Proposal to allow a state charter school authorizer advances in Florida Constitution Revision Commission

A previous attempt to establish such an agency was found unconstitutional.
The Florida Constitution Revision Commission debates a proposal to allow a state charter school authorizer on March 21, 2018. [The Florida Channel]
The Florida Constitution Revision Commission debates a proposal to allow a state charter school authorizer on March 21, 2018. [The Florida Channel]
Published March 21, 2018

The last time Florida lawmakers tried to set up an independent charter school authorizer, an appellate court struck it down as facially unconstitutional.

Now, the Florida Constitution Revision Commission wants to revise the language to allow future Legislatures to take such a step if they see fit.

At issue is a single word in Article IX — "within." Voters decided in 1968 that local school boards would operate, control and supervise all free public schools "within" their school districts.

Commission member Erika Donalds proposed changing the language so boards would have that oversight over all the schools "established by" the district. That would give the Legislature the power to set up alternative public schools outside the current model, similar to 34 other states.

Related coverage: Proposal calls for alternate charter school authorizer in Florida 

Patricia Levesque, who runs Jeb Bush's Foundation for Excellence in Education, encouraged her commission colleagues to consider the proposal an update of the constitution to take into account ideas that weren't envisioned 50 years ago. She listed charter schools, private school choice and dual enrollment as examples.

"We have no idea what could be done in the future," Levesque said. "Give [lawmakers] the authority to be innovative."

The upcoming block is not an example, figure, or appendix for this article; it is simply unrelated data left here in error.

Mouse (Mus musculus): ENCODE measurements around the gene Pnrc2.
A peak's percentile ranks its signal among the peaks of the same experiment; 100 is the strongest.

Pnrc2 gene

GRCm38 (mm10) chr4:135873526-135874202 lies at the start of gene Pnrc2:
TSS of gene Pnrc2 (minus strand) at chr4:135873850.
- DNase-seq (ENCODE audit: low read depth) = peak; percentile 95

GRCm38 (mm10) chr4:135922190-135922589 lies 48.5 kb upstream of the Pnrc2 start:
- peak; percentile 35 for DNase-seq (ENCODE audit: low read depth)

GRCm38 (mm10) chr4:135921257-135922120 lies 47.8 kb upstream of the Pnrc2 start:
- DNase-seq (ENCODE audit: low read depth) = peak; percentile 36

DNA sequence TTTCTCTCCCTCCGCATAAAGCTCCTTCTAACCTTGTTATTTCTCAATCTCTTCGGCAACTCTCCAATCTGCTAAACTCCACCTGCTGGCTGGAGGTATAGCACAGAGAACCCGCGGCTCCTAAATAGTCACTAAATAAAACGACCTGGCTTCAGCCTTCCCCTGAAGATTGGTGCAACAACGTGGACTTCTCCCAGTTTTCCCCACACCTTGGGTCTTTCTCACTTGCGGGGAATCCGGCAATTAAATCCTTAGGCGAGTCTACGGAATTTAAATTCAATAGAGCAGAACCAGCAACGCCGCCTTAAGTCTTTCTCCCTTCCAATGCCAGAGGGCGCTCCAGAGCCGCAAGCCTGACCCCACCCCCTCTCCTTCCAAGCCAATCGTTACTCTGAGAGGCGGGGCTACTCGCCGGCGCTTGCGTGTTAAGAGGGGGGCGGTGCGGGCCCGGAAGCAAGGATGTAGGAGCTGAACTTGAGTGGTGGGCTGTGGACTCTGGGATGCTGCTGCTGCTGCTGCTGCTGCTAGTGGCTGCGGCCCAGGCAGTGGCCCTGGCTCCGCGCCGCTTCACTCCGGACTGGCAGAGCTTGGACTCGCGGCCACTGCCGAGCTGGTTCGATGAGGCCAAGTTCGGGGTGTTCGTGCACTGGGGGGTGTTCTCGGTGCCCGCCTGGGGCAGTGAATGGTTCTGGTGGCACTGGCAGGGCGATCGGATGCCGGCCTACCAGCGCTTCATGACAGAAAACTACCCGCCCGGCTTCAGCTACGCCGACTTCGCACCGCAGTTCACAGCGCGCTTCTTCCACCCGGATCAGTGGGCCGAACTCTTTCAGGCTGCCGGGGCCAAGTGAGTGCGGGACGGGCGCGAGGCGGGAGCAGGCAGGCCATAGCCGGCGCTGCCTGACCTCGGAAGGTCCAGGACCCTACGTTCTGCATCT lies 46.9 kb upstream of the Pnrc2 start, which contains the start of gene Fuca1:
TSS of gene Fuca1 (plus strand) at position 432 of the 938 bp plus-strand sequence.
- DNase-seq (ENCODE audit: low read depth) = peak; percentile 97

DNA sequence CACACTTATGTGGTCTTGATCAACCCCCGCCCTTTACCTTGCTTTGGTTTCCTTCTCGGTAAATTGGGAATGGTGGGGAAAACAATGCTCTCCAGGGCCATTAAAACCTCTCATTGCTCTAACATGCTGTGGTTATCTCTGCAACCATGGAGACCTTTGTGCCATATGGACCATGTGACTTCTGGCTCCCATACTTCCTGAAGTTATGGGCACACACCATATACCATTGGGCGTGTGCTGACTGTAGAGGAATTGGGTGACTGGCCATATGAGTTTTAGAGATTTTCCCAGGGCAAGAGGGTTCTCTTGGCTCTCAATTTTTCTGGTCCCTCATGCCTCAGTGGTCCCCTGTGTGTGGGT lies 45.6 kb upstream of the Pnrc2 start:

Others took up the cause, as well, suggesting the need to offer alternatives to establishing new schools than going through the school boards that might be hostile to the ideas.

"This isn't working well everywhere, and every child deserves to have options in their community," said Judge John Stargel, who recently joined the commission.

One of the most outspoken opponents was Florida Education Commissioner Pam Stewart. She said she strongly supports choice and charters, but contended the state already has established a strong, competitive public school system under existing rules.

She noted Florida has more charter schools than almost any other state, serving about 200,000 students. Applicants that are rejected by a school board can appeal to the state and win approval through that process, she added.

"Florida has been a leader," Stewart said.

Removing local control over the students, schools and tax dollars raised a concern for her and others, though.

"We risk giving this broad authority to the Legislature, not knowing what might happen," former state Sen.  Arthenia Joyner said. "This proposal goes too far, and risks destroying our public school system."

In the end, the commission agreed to send the item forward for revisions and final consideration. Commission member Frank Kruppenbacher, an Orlando attorney who advised Orange County schools, said he would push at that time to include wording that makes clear no set of public schools holds advantages over another because of its authorizer status.